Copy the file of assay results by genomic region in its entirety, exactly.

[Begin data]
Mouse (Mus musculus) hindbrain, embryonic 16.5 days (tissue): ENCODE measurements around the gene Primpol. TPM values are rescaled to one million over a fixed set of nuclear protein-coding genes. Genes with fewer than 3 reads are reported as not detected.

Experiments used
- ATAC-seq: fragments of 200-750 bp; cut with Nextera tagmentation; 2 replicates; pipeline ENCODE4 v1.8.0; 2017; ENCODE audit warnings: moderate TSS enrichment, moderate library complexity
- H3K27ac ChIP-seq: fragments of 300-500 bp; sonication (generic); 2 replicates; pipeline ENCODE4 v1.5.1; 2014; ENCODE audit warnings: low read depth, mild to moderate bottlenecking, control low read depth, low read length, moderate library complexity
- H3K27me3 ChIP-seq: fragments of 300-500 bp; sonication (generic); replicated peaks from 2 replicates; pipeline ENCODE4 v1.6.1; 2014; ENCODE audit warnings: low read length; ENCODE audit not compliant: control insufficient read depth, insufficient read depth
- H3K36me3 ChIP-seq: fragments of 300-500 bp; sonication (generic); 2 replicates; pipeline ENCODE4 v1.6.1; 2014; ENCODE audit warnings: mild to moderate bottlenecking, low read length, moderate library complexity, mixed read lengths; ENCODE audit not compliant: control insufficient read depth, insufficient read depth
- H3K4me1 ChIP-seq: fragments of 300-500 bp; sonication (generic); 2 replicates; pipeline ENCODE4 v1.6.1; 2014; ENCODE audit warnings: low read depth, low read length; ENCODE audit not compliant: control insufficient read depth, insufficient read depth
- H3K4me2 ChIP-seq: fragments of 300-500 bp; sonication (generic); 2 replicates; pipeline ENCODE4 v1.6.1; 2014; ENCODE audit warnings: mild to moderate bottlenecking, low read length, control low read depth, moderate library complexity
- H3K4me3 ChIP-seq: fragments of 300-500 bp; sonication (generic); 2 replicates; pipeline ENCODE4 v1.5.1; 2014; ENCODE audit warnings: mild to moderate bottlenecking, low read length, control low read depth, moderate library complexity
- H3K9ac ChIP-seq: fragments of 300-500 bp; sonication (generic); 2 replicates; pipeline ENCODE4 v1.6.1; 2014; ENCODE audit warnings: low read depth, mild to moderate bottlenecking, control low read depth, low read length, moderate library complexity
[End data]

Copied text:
Mouse (Mus musculus) hindbrain, embryonic 16.5 days (tissue): ENCODE measurements around the gene Primpol. TPM values are rescaled to one million over a fixed set of nuclear protein-coding genes. Genes with fewer than 3 reads are reported as not detected.

Experiments used
- ATAC-seq: fragments of 200-750 bp; cut with Nextera tagmentation; 2 replicates; pipeline ENCODE4 v1.8.0; 2017; ENCODE audit warnings: moderate TSS enrichment, moderate library complexity
- H3K27ac ChIP-seq: fragments of 300-500 bp; sonication (generic); 2 replicates; pipeline ENCODE4 v1.5.1; 2014; ENCODE audit warnings: low read depth, mild to moderate bottlenecking, control low read depth, low read length, moderate library complexity
- H3K27me3 ChIP-seq: fragments of 300-500 bp; sonication (generic); replicated peaks from 2 replicates; pipeline ENCODE4 v1.6.1; 2014; ENCODE audit warnings: low read length; ENCODE audit not compliant: control insufficient read depth, insufficient read depth
- H3K36me3 ChIP-seq: fragments of 300-500 bp; sonication (generic); 2 replicates; pipeline ENCODE4 v1.6.1; 2014; ENCODE audit warnings: mild to moderate bottlenecking, low read length, moderate library complexity, mixed read lengths; ENCODE audit not compliant: control insufficient read depth, insufficient read depth
- H3K4me1 ChIP-seq: fragments of 300-500 bp; sonication (generic); 2 replicates; pipeline ENCODE4 v1.6.1; 2014; ENCODE audit warnings: low read depth, low read length; ENCODE audit not compliant: control insufficient read depth, insufficient read depth
- H3K4me2 ChIP-seq: fragments of 300-500 bp; sonication (generic); 2 replicates; pipeline ENCODE4 v1.6.1; 2014; ENCODE audit warnings: mild to moderate bottlenecking, low read length, control low read depth, moderate library complexity
- H3K4me3 ChIP-seq: fragments of 300-500 bp; sonication (generic); 2 replicates; pipeline ENCODE4 v1.5.1; 2014; ENCODE audit warnings: mild to moderate bottlenecking, low read length, control low read depth, moderate library complexity
- H3K9ac ChIP-seq: fragments of 300-500 bp; sonication (generic); 2 replicates; pipeline ENCODE4 v1.6.1; 2014; ENCODE audit warnings: low read depth, mild to moderate bottlenecking, control low read depth, low read length, moderate library complexity